H. B. Xie, Y. P. Su, M. Zhu, L. Yang, S. S. Wang, X. B. Wang, and T. Yang, “Athermalization of infrared optical system through wavefront coding,” Opt. Commun. 441, 106–112 (2019).
[Crossref]

Opt. Eng. (1)

R. C. Hardie, K. J. Barnard, J. G. Bognar, and E. A. Watson, “High-resolution image reconstruction from a sequence of rotated and translated frames and its application to an infrared imaging system,” Opt. Eng. 37(1), 247–260 (1998).
[Crossref]

Opt. Express (2)

Opt. Lett. (3)

Proc. SPIE (2)

M. B. Vincent and E. V. Ryan, “Simultaneous infrared-visible imager/spectrograph a multi-purpose instrument for the magdalena ridge observatory 2.4 m telescope,” Proc. SPIE 6269, 62692N (2006).
[Crossref]

A. S. Lau, “The narcissus effect in infrared optical scanning systems,” Proc. SPIE 107, 590–599 (1976).

Publ. Astron. Soc. Pac. (1)

N. Kaiser, J. L. Tonry, and G. A. Luppino, “A new strategy for deep wide-field high-resolution optical imaging scanning systems,” Publ. Astron. Soc. Pac. 112(772), 768–800 (2000).
[Crossref]

Quant. InfraRed Thermogr. (1)

N. Rajic and N. Street, “A performance comparison between cooled and uncooled infrared detectors for thermoelastic stress analysis,” Quant. InfraRed Thermogr. 11(2), 207–221 (2014).
[Crossref]

Rev. Sci. Instrum. (1)

X. Zhang and Y. G. Gao, “Large field of view imaging system for remote target capture and trajectory measurement based on cone rotation,” Rev. Sci. Instrum. 89(6), 063704 (2018).
[Crossref]

Sens. Actuators, A (2)

G. Korompili, G. Kanakaris, C. Ampatis, and N. Chronis, “A portable, optical scanning microsystem for large field of view, high resolution imaging of biological specimens,” Sens. Actuators, A 279, 367–375 (2018).
[Crossref]

C. T. Pan and C. H. Su, “Fabrication of gapless triangular micro-lens array,” Sens. Actuators, A 134(2), 631–640 (2007).
[Crossref]

Other (2)

M. Vollmer and K. Mollmann, in Infrared thermal imaging, (Wiley-Vch, 2017).

R. W. Ruddock, in Basic infrared thermography principles, (Reliabilityweb, 2013).

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Figures (18)

Fig. 1.
Fig. 1. Conceptual diagram of the proposed infrared imaging modality.
Fig. 2.
Fig. 2. Block diagram of the newly-designed infrared imaging modality. OWs, optical wedges; FOL, front objective lens; BOL, back objective lens; MLAs, micro-lens arrays; D, detector.
Fig. 3.
Fig. 3. 1 × 2 switchable FoV infrared imaging modality. OWs, optical wedges; FOL, front objective lens; BOL, back objective lens; MLAs, micro-lens arrays; CS, cold shield; FPAs, focal plane arrays. The blue and green beam ray represent the sub-FoV I and II in this modality, respectively. The total length of the system is 452.8 mm.
Fig. 4.
Fig. 4. The module of double optical wedges. (a) Geometric model. The blue solid line, red dash-dotted and green dotted line represent the light beam, primary axis and normal vector, respectively. (b) Design diagram.
Fig. 5.
Fig. 5. The module of FOL with image-space telecentric system. (a) Geometric model. The FoV of FOL 2$\omega _2$ is 15$^\mathrm{o}$, focal length f$_2'$ is 100.87 mm, F-number is 2.83564, first image height 2y$_2'$ is 26.56 mm, and diameter of aperture stop is 34 mm. (b) Design diagram.
Fig. 6.
Fig. 6. The module of MLAs. (a) Geometric model. The ray from sub-FoV I pass through the MLAs, and ray from sub-FoV II is blocked by the back MLAs. Objective angular aperture is 10$^\mathrm{o}$, and image angular aperture is 5$^\mathrm{o}$. (b) Structure of single unit in back MLAs. (c) Design diagram.
Fig. 7.
Fig. 7. The module of BOL with object-space telecentric system. (a) Geometric model. The objective angular aperture u$_3$ is 5$^\mathrm{o}$, the image angular aperture u$_3'$ is 14$^\mathrm{o}$, objective height 2y$_3$ is 26.56 mm, and image height 2y$_3'$ is 34 mm. (d) Design diagram.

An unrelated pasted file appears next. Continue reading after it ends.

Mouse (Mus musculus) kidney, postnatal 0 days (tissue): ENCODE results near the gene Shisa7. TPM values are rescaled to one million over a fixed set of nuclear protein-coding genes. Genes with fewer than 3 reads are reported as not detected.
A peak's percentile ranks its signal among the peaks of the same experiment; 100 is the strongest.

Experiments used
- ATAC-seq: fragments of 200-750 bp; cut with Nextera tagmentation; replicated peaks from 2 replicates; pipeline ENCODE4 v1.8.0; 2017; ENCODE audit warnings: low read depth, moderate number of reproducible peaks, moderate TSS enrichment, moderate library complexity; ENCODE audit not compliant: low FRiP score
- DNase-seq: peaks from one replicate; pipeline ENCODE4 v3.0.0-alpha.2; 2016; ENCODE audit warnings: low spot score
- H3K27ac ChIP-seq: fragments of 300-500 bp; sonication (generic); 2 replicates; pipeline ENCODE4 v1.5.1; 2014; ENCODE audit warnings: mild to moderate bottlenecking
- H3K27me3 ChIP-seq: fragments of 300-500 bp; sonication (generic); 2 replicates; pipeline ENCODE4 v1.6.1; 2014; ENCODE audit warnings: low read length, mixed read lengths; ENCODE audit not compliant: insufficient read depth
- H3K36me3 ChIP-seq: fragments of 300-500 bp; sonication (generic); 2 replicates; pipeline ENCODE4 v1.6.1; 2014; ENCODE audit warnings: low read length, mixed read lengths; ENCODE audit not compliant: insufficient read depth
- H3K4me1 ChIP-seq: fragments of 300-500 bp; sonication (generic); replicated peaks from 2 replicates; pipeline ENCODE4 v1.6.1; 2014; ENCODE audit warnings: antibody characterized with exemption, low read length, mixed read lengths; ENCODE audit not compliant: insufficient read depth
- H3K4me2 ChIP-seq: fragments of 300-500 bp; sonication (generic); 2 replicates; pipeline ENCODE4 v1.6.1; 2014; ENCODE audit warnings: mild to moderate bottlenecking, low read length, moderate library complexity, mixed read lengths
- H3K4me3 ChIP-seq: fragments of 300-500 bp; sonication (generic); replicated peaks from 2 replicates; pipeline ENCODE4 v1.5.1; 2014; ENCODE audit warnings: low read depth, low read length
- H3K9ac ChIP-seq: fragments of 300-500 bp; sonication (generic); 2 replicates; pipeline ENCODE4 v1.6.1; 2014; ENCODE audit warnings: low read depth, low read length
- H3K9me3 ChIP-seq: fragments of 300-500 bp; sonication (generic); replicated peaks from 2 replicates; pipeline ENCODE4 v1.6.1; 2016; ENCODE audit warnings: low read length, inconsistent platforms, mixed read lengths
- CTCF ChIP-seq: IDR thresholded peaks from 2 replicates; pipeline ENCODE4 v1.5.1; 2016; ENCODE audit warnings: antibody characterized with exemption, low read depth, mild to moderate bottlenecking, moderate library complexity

Fig. 8.
Fig. 8. The individual infrared imaging system with different sub-FoVs. (a) Sub-FoV I. (b) Sub-FoV II.
Fig. 9.
Fig. 9. MTFs of 1 × 2 switchable infrared imaging system. (a) Sub-FoV I. COSF=49 lp/mm. (b) Sub-FoV II. COSF=49 lp/mm.
Fig. 10.
Fig. 10. Spot diagrams of 1 × 2 switchable infrared imaging system. The blue cross, green square, red triangle represent the 3.5 $\mu$m, 4.25 $\mu$m and 5 $\mu$m wavelength of incident light, respectively. The number above the spot stands for the RMS radius in the unit of $\mu$m. (a) Sub-FoV I. (b) Sub-FoV II.
Fig. 11.
Fig. 11. 2 × 2 switchable infrared imaging modality. The diameter of entrance pupil is 34 mm, the focal lengths of FOL and BOL are 91.3 mm and 68 mm, respectively.
Fig. 12.
Fig. 12. Module of optical wedges. (a) Optical wedges in Y-Z plane. (b) Optical wedges in X-Z plane. (c) Model for contracting the sub-FoV I to IV.
Fig. 13.
Fig. 13. Module of micro-lens arrays for managing the beam ray in four sub-FoVs.
Fig. 14.
Fig. 14. MTFs of 2 × 2 switchable infrared imaging system. (a) Sub-FoV I. COSF=49 lp/mm. (b) Sub-FoV II. COSF=49 lp/mm. (c) Sub-FoV III. COSF=49 lp/mm. (d) Sub-FoV IV. COSF=49 lp/mm.
Fig. 15.
Fig. 15. Spot diagrams of 2 × 2 switchable infrared imaging system. The blue cross, green square, red triangle represent the 3.5 $\mu$m, 4.25 $\mu$m and 5 $\mu$m wavelength of incident light, respectively. The number above the spot stands for the RMS radius in the unit of $\mu$m. (a) Sub-FoV I. (b) Sub-FoV II. (c) Sub-FoV III. (d) Sub-FoV IV.
Fig. 16.
Fig. 16. Imaging results of 2 × 2 switchable infrared imaging modality. (a) Sub-FoV I. (b) Sub-FoV II. (c) Sub-FoV III. (d) Sub-FoV IV.
Fig. 17.
Fig. 17. MTFs of 2 × 2 switchable infrared imaging system (sub-FoV I) in various working temperatures. (a) -40$^\mathrm{o}$C. COSF=5 lp/mm. (b) -20$^\mathrm{o}$C. COSF=14 lp/mm. (c) 0$^\mathrm{o}$C. COSF=30 lp/mm. (d) 20$^\mathrm{o}$C. COSF=49 lp/mm. (e) 50$^\mathrm{o}$C. COSF=7 lp/mm. (f) 70$^\mathrm{o}$C. COSF=4 lp/mm.
Fig. 18.
Fig. 18. MTFs of 2 × 2 switchable infrared imaging system (sub-FoV I) with mechanical athermalization. (a) -40$^\mathrm{o}$C. $\Delta$z=-0.270 mm. (b) -20$^\mathrm{o}$C. $\Delta$z=-0.175 mm. (c) 0$^\mathrm{o}$C. $\Delta$z=-0.083 mm. (d) 20$^\mathrm{o}$C. $\Delta$z=0. (e) 50$^\mathrm{o}$C. $\Delta$z=0.150 mm. (f) 70$^\mathrm{o}$C. $\Delta$z=0.242 mm.

Tables (2)

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Table 1. Characteristics of 1 × 2 switchable imaging modality.

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Table 2. Characteristics of 2 × 2 switchable imaging modality.

Equations (5)

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θ 1 n 0 = θ 2 n 1 θ 3 n 1 = θ 4 n 0 θ 3 = α 1 θ 2 θ 4 = n 1 n 0 α 1 θ 1
ω = θ 1 α 1 2 ω 1 = α 1 2 θ 4
ω 1 = ( 1 n 1 n 0 ) α 1 ω
ω 2 = ( 1 n 2 n 0 ) α 2 ω 1
ω 2 = ω ( ( 1 n 1 n 0 ) α 1 ( 1 n 2 n 0 ) α 2 )